The Quest to Beat BG -or- The Fifteen-Card Sideboard

Hi! If you don’t know me, my name’s Paul Mitchell and I’m a competitive Magic player in Melbourne, Australia. I’m a fan of oldschool theories and concepts, especially when they’re relevant in current formats and metagames, so if you’re interested in that kind of thing (or just want to check out my take on Standard and other constructed formats) I’ll try to make the history books as interesting as possible right here on TGM!

If you’ve been keeping up with Aether Revolt Standard since the Pro Tour, you are probably familiar with the three-deck paradigm that many have put forward to describe how the Tier-1 decks of the format shape up against each other:

BG Snek > Mardu Vehicles > Copycat

Of course, there are many other decks you could play in the format to success (RG Pummeler, Temur Energy Control, UR Zombies, Aetherworks Marvel etc). However, as of writing this article the three macro-decks mentioned above make up over 75% of the MtgTop8 metagame, so when preparing your 75 and your sideboard plans you would be best served to prepare for these three decks more thoroughly than Tier-2 fringe decks which you may or may not come up against on any given day.

For budding Vehicles pilots such as myself (or any of the Tier-1 decks for that matter), you may be content to fit within the paradigm and accept your 40%-50%-60% matchup percentages as the case may be. However, sometimes the urge to break free from these predestined expectations becomes too strong, and you can’t help but try to have your cake and eat it too.

Here’s the Mardu Vehicles deck I’ve been trying out for about a week now, in preparation for the upcoming RPTQ weekend:

Mardu Vehicles by Paul Mitchell

Land: (24)
Aether Hub
Concealed Courtyard
Inspiring Vantage
Needle Spires
Shambling Vent
Spire of Industry

Spells: (36)
Thraben Inspector
Toolcraft Exemplar
Veteran Motorist
Scrapheap Scrounger
Pia Nalaar
Thalia, Heretic Cathar
Aethersphere Harvester
Heart of Kiran
Gideon, Ally of Zendikar
Fatal Push
Unlicensed Disintegration
Sideboard: (15)
Inventor's Apprentice
Chandra, Torch of Defiance
Release the Gremlins
Painful Truths
Fatal Push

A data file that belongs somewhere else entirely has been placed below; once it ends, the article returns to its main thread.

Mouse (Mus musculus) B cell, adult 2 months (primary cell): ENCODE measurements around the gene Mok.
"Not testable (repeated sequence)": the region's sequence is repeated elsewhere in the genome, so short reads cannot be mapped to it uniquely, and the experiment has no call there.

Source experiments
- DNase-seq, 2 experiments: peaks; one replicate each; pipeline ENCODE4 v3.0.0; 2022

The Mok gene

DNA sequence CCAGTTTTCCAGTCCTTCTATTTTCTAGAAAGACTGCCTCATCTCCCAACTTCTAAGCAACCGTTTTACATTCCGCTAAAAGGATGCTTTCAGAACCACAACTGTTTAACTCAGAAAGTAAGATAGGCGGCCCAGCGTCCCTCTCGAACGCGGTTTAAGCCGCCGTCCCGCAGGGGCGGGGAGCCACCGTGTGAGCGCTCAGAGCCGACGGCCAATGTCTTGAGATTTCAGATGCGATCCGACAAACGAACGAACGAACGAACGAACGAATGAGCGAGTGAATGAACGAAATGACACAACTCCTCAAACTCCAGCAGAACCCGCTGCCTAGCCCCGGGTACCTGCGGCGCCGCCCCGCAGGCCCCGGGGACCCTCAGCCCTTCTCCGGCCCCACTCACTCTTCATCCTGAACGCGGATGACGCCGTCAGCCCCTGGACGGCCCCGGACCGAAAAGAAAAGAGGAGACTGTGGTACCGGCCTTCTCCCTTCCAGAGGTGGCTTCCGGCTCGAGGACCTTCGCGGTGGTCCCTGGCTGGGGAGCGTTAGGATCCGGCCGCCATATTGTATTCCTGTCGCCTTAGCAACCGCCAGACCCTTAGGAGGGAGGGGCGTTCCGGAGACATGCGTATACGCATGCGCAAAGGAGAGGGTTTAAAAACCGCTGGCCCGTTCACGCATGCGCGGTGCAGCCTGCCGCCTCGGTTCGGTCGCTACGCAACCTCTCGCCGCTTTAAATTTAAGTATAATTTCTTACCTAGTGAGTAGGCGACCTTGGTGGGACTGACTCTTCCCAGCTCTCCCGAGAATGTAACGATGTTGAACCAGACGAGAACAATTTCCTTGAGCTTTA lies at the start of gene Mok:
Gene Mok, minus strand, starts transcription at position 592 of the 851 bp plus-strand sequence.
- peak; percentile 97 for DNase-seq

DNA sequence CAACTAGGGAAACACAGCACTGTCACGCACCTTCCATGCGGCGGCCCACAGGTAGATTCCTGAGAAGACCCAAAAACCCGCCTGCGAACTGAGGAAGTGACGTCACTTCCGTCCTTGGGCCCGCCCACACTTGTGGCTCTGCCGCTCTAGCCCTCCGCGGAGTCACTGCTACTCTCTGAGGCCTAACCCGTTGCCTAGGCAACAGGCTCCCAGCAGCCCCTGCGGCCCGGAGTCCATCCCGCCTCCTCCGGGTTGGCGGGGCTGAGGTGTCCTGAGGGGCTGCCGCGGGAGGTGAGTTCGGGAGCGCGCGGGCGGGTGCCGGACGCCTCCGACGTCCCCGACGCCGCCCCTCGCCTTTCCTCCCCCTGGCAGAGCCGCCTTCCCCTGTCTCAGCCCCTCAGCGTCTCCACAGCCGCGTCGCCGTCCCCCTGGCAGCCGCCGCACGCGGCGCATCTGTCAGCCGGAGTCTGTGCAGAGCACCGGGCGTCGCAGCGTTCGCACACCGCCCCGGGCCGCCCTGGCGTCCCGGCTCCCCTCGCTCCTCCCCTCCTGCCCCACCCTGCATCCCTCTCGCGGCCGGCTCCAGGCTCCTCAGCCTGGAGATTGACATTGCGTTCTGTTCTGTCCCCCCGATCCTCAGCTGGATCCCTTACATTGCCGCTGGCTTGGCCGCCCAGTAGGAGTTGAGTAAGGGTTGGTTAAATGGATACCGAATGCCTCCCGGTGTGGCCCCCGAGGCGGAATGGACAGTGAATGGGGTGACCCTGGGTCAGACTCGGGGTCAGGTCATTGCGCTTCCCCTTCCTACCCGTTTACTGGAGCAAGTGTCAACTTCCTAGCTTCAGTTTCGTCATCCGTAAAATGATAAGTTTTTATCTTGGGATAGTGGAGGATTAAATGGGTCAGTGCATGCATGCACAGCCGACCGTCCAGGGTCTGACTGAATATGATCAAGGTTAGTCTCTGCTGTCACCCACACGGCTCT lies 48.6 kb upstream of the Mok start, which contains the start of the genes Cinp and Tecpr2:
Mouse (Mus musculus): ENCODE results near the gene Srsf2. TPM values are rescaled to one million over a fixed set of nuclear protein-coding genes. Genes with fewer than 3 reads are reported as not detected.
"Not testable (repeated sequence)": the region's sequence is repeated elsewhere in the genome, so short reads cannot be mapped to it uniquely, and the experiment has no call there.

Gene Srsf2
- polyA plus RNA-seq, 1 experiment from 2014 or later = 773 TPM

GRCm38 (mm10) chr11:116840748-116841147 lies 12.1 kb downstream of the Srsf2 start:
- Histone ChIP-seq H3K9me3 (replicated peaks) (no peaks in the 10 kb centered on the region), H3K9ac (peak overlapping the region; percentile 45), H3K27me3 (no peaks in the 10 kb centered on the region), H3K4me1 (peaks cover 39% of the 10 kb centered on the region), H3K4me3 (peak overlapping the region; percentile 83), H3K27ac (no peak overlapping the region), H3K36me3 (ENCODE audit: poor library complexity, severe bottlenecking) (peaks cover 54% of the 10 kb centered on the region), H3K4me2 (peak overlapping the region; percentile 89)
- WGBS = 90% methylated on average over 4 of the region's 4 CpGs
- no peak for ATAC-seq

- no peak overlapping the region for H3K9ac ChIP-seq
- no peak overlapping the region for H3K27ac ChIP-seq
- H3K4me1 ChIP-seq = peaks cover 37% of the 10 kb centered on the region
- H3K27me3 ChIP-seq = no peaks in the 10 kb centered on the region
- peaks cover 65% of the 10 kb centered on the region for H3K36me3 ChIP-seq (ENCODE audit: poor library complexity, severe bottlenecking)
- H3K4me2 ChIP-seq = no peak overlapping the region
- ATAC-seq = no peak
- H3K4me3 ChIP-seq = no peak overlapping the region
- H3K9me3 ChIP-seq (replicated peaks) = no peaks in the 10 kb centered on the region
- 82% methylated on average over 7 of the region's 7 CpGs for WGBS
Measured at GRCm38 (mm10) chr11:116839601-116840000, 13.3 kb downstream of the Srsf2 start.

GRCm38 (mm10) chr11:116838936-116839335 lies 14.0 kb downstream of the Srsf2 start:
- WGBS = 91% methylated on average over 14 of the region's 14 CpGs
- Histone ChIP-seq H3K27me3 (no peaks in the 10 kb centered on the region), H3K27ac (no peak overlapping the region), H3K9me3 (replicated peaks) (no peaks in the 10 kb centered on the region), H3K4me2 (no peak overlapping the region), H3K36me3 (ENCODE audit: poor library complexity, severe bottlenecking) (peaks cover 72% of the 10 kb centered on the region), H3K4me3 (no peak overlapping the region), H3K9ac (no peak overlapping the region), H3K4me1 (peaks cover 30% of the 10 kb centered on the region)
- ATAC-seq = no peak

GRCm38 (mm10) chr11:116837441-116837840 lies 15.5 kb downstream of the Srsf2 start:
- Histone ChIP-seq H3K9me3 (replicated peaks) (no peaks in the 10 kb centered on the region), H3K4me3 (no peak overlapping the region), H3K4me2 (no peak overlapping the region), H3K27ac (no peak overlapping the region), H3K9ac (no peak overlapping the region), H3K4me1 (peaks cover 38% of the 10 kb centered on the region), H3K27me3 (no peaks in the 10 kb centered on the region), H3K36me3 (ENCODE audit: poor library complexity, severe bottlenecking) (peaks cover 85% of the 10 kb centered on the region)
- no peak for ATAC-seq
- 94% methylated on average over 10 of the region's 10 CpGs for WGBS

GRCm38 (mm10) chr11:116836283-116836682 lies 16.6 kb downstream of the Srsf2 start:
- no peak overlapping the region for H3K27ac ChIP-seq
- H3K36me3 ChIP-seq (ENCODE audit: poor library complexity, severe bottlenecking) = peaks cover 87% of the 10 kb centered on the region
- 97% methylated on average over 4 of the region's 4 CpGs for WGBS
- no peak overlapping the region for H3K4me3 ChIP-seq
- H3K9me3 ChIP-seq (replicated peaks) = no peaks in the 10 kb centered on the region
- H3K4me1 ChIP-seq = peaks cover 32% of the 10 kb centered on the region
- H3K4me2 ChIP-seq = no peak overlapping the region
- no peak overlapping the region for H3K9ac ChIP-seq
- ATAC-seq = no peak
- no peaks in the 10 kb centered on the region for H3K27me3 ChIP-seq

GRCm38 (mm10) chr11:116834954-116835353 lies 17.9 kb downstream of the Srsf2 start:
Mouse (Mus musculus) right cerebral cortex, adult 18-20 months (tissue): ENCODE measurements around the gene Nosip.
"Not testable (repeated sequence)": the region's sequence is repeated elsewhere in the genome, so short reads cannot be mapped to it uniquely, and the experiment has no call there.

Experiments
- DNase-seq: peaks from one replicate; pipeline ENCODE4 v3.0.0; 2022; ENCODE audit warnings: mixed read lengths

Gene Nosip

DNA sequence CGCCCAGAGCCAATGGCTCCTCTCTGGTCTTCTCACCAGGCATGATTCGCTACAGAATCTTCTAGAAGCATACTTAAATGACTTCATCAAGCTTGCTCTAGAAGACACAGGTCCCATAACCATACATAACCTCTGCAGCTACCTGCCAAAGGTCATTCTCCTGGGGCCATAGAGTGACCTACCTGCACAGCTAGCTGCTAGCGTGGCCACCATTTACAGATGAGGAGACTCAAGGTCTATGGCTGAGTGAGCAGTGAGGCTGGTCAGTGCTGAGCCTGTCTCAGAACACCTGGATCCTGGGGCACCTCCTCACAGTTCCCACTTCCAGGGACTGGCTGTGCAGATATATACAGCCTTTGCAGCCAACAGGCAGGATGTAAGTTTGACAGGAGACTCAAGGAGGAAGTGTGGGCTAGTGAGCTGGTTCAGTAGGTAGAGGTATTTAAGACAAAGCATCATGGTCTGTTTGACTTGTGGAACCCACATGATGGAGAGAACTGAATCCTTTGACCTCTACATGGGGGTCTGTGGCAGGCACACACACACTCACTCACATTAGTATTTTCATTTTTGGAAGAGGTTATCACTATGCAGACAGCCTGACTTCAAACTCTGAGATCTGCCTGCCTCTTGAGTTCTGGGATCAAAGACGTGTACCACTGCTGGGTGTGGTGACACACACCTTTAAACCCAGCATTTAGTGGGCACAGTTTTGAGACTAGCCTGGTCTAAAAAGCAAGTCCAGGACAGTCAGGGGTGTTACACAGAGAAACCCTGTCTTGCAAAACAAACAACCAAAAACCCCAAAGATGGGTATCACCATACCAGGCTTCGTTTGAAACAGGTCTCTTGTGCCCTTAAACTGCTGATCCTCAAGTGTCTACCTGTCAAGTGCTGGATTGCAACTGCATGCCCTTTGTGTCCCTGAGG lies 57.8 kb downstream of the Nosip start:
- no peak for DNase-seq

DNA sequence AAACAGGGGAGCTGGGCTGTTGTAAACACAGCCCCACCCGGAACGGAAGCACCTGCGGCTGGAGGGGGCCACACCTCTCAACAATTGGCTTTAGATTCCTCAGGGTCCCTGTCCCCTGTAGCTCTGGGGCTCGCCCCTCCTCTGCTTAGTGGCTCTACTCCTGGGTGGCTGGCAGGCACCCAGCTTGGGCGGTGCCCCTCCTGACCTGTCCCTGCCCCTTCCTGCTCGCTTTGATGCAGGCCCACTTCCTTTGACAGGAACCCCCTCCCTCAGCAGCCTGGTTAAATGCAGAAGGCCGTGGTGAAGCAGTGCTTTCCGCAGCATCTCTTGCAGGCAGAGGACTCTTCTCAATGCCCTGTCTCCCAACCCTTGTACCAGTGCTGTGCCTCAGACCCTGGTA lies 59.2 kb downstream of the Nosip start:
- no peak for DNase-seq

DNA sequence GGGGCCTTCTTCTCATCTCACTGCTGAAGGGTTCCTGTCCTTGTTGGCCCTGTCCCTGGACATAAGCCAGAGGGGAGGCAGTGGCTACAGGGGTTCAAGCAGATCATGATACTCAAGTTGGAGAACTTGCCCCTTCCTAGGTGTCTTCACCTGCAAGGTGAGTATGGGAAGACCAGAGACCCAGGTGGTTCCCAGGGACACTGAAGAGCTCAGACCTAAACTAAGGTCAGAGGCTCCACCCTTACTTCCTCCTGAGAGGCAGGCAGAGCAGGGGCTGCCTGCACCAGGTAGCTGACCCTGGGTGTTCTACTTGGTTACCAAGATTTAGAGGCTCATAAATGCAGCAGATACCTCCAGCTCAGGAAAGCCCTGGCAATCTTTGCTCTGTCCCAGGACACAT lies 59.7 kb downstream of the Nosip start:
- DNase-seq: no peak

Skywhaler's Shot
Shambling Vent

A few quick words about the deck before we talk about the BG Matchup:

  • In my experience the blue splash isn’t worth it – you have access to powerful cards out of the sideboard in certain matchups, but it hurts your consistency in every matchup and I value consistency very highly.
  • 24 Lands + 4 Gideon maindeck hopefully positions this deck to be slightly bigger in the mirror to get something of an edge, and the three manlands help mitigate the effects of flooding.
  • Fewer vehicles total (1 Aethersphere Harvester main and 0 Skysovereign, Consul Flagship in the board) makes you less susceptible to Release the Gremlins in postboard games while still keeping your Toolcraft Exemplars and Spire of Industrys active (which also makes Thalia more appealing than Depala).

If you cast your eyes to the sideboard, you might see a few cards that you want to bring in against BG Snek. However, I’ve been trying out a radical idea vs BG – sideboarding all fifteen cards against them.


Who’s the Beatdown?

For a piece of Magic vernacular that is almost taken for granted these days, it’s hard to imagine someone actually having to sit down and write about it for the first time! For a better understanding of this concept, Mike Flores’ legendary (and still incredibly relevant) article Who’s the Beatdown is required reading.

However, for the purposes of this article, I’ll sum it up thusly:

  • In order to be successful at Magic at the highest level, you need to be able to identify which player is more incentivised to finish the game in a hurry (the Beatdown) by determining who will win if the game goes long (the Control).
  • Flores suggests three metrics to help correctly identify which player belongs in which of these two roles – who has more damage, who has more removal, and who has more permission / card drawing.

Role-assignment is easy when decks are attempting to achieve vastly different objectives. (e.g. it’s very difficult to misidentify your role in the Mono-Red Goblins vs UW Control matchup!) It becomes more and more difficult as the decks get closer and closer in strategies, and when the roles become muddied and difficult to interpret, being the player in the matchup who is able to decipher ‘Who’s the Beatdown?’ becomes highly advantaged.


BG vs. Mardu

So… who’s the Beatdown in the BG vs Mardu matchup?

This is what I’ve been wondering for a little while now, and based on traditional definitions it definitely feels murky. Let’s have a look at each of Flores’ metrics to help us out:

  1. Who has more damage? Whoever has more damage is likely to be the Beatdown. Thanks to Unlicensed Disintegration and also sometimes Shock and Chandra, Torch of Defiance, it definitely feels like Mardu with its red cards has the greater amount of direct damage, but a supercharged Walking Ballista can also throw around a scary number of pings. Based on this category, Mardu feels like it should be the Beatdown more often, but it’s certainly not clear cut and the right kind of draw from the BG player can change the equation.